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Fee Setting Intermediaries: On Real Estate Agents, Stock Brokers, and Auction Houses

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  • Simon Loertscher
  • Andras Niedermayer

Abstract

Mechanisms where intermediaries charge a commission fee and have the sellers set the price are widely used in practice e.g. by real estate agents, stock brokers, art galleries, or auction houses. We model competition between intermediaries in a dynamic random matching model, where in every period a buyer, a seller, and an intermediary are randomly matched. In any period, every intermediary has a temporary monopoly and designs an exchange mechanism that maximizes his own expected profits. Traders’ valuations for the indivisible good depend on their option value of future trade. The following results obtain. First, we show that the intermediary can achieve the highest possible profit with a fee setting mechanism. Second, we characterize when these fees are linear. Third, fee setting is an equilibrium outcome in a dynamic market. Fourth, when the rematching probability increases or, equivalently, the period length decreases, the equilibrium fees become smaller. Our model is applicable to stock brokers and auction houses as intermediaries. It can further explain several of the stylized facts observed in real estate brokerage, such as the 6 percent fee, the relation between listing price and time on market, inefficient free entry, higher prices for houses owned by brokers, and home owners who bought during a boom asking higher prices. We also provide various extensions.

Suggested Citation

  • Simon Loertscher & Andras Niedermayer, 2008. "Fee Setting Intermediaries: On Real Estate Agents, Stock Brokers, and Auction Houses," Discussion Papers 1472, Northwestern University, Center for Mathematical Studies in Economics and Management Science.
  • Handle: RePEc:nwu:cmsems:1472
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    Cited by:

    1. Gautier, Pieter A. & Hu, Bo & Watanabe, Makoto, 2016. "Marketmaking Middlemen," IZA Discussion Papers 10152, Institute for the Study of Labor (IZA).
    2. Loertscher, Simon & Niedermayer, Andras, 2012. "Assessing the Performance of Simple Contracts Empirically: The Case of Percentage Fees," Discussion Paper Series of SFB/TR 15 Governance and the Efficiency of Economic Systems 435, Free University of Berlin, Humboldt University of Berlin, University of Bonn, University of Mannheim, University of Munich.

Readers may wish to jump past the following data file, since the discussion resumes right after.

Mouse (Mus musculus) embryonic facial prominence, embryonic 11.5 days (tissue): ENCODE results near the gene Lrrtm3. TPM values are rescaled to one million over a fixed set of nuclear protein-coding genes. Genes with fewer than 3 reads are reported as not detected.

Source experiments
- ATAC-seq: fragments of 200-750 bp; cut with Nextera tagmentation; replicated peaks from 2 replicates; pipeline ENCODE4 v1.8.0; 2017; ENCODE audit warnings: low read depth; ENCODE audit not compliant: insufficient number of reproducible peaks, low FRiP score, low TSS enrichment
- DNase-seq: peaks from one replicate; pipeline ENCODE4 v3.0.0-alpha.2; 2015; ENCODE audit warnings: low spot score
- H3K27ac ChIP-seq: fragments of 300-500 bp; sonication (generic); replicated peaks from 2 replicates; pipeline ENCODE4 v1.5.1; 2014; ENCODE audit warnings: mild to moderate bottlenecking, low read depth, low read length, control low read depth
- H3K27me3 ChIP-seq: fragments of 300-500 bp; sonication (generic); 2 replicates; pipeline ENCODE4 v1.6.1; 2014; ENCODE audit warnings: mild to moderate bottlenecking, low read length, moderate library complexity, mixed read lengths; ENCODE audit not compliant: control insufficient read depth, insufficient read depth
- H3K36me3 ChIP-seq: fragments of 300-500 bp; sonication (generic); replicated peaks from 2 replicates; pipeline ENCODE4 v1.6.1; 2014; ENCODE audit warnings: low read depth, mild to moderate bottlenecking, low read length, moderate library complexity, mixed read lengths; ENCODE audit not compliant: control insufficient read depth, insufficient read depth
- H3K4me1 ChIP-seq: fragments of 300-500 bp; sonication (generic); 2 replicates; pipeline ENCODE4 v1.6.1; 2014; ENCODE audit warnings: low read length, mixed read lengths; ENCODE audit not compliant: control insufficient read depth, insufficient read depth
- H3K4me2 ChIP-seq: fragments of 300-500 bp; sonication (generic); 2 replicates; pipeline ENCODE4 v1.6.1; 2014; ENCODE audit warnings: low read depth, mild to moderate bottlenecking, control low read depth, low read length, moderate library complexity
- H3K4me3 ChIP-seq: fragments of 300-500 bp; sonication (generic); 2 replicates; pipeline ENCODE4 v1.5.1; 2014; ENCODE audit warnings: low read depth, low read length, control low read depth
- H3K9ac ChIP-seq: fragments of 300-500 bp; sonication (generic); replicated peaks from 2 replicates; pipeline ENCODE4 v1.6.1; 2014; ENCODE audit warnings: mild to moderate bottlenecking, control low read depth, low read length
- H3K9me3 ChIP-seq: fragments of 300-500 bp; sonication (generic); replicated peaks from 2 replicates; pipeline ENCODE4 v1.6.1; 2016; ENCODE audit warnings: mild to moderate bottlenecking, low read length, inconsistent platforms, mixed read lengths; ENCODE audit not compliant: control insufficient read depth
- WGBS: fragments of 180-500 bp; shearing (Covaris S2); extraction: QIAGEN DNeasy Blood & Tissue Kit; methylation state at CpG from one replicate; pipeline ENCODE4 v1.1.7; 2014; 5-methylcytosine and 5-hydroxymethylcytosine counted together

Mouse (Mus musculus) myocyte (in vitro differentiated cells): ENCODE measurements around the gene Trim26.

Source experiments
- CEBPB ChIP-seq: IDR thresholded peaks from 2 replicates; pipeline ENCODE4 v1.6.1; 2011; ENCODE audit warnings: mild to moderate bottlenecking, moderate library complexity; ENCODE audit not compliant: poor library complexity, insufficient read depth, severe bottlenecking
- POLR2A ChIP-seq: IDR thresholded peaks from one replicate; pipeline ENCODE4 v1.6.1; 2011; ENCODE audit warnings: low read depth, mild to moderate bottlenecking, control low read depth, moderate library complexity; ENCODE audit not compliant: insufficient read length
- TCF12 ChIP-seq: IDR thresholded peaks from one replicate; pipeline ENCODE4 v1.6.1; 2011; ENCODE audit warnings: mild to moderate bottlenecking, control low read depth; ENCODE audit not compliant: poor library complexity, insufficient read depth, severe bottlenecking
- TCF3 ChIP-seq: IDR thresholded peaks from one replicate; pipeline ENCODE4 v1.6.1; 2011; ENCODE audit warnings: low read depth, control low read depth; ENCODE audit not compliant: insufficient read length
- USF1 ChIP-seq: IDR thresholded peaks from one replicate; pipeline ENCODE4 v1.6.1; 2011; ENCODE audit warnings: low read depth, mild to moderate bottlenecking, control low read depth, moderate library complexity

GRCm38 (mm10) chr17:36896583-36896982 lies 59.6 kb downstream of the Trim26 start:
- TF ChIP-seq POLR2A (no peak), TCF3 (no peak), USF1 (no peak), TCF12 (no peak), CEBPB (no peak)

3. Bar-Isaac, Heski & Gavazza, Alessandro, 2015. "Brokers’ contractual arrangements in the Manhattan residential rental market," Journal of Urban Economics, Elsevier, pages 73-82.
    4. Niedermayer, Andras & Shneyerov, Artyom, 2013. "For-Profit Search Platforms," Discussion Paper Series of SFB/TR 15 Governance and the Efficiency of Economic Systems 436, Free University of Berlin, Humboldt University of Berlin, University of Bonn, University of Mannheim, University of Munich.
    5. Zhu Wang & Julian Wright, 2012. "Ad-valorem platform fees and efficient price discrimination," Working Paper 12-08, Federal Reserve Bank of Richmond.
    6. Simon Board & Andrzej Skrzypacz, 2016. "Revenue Management with Forward-Looking Buyers," Journal of Political Economy, University of Chicago Press, vol. 124(4), pages 1046-1087.

    More about this item

    Keywords

    brokers; applied mechanism design; linear commission fees; optimal indirect mechanisms; internet auctions; auction houses.;

    JEL classification:

    • C72 - Mathematical and Quantitative Methods - - Game Theory and Bargaining Theory - - - Noncooperative Games
    • C78 - Mathematical and Quantitative Methods - - Game Theory and Bargaining Theory - - - Bargaining Theory; Matching Theory
    • L13 - Industrial Organization - - Market Structure, Firm Strategy, and Market Performance - - - Oligopoly and Other Imperfect Markets

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